be swept off into secret prisons on the signature of a secret judge.
Existing courts already provide some room for discretionary secrecy.
The prosecution can determine which evidence they disclose to the
courts or wider public. In many nations there is also room for
disclosure only to the judge while avoiding exposure to the wider
public record. Finally parallel construction  is a questionable
but often used method for protecting both sources and methods.
Further, some exposure of methods provides an early feedback to
individuals that they can get caught. Whereas when the means to
find criminals are unknown and the criminals themselves are whisked
off into secrecy this benefit is completely lost.
Another justification for secret courts may be risk of spys within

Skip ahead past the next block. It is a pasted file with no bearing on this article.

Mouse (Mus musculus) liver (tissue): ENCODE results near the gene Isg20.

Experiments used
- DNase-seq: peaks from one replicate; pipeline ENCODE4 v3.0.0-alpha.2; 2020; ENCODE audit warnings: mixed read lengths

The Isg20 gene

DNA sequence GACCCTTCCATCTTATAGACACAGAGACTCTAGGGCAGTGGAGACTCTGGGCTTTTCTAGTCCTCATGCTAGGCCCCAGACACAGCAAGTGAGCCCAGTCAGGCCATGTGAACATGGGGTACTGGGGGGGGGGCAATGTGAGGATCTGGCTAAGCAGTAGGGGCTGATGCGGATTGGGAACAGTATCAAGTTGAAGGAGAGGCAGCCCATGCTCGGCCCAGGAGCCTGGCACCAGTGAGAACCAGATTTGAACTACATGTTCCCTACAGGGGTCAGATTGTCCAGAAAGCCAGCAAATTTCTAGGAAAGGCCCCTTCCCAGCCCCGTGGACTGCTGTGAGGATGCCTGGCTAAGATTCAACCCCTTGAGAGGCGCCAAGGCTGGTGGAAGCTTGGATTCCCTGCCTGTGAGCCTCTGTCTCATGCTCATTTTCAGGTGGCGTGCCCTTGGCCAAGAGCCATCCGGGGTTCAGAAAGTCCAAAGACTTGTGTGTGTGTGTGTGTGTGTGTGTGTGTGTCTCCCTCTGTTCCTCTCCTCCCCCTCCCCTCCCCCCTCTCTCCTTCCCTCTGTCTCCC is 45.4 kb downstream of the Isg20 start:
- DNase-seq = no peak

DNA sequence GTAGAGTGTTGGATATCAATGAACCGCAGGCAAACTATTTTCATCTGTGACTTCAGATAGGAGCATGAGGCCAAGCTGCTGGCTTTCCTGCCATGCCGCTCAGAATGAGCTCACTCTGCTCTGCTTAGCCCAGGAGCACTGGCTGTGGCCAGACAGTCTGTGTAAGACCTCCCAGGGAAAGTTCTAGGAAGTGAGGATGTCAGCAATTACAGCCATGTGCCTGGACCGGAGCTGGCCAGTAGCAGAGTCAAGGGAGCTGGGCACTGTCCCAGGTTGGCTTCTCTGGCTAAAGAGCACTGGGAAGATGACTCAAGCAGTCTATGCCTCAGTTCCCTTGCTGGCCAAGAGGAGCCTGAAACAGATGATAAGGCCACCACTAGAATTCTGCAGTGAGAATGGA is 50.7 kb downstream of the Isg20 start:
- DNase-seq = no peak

the court itself. With intent to obtain influence or at least
advanced warning of investigative activity. But are our judiciaries
less equipped to handle this threat than when it comes from state
sponsored intelligence agencies? If anything the threat is diminished
because the architecture and premise of terrorist institutions is
much more decentralised than state intelligence.
Terrorist institutions are one partly of memetics. The violent form
of "grumpy cat" . Within societies threatened by their ideologies
the appeal reaches only a few in like mind. Unlike your
3-letter-agency-of-choice they lack the appeal to mount sufficient
infiltration of any local judiciary.
Further, the centralisation of all terrorist based investigation
in the form of a handful of secret courts may be one of the few
reasons left consider the threat of infiltration. Whereas if public
courts were used this threat would be diffused as is the case with
investigations into other national or international on-going threats.
Therefore... **The justification for nationalist or racial rights
may be efficiency alone. But at what cost?**
## Benefits and Cost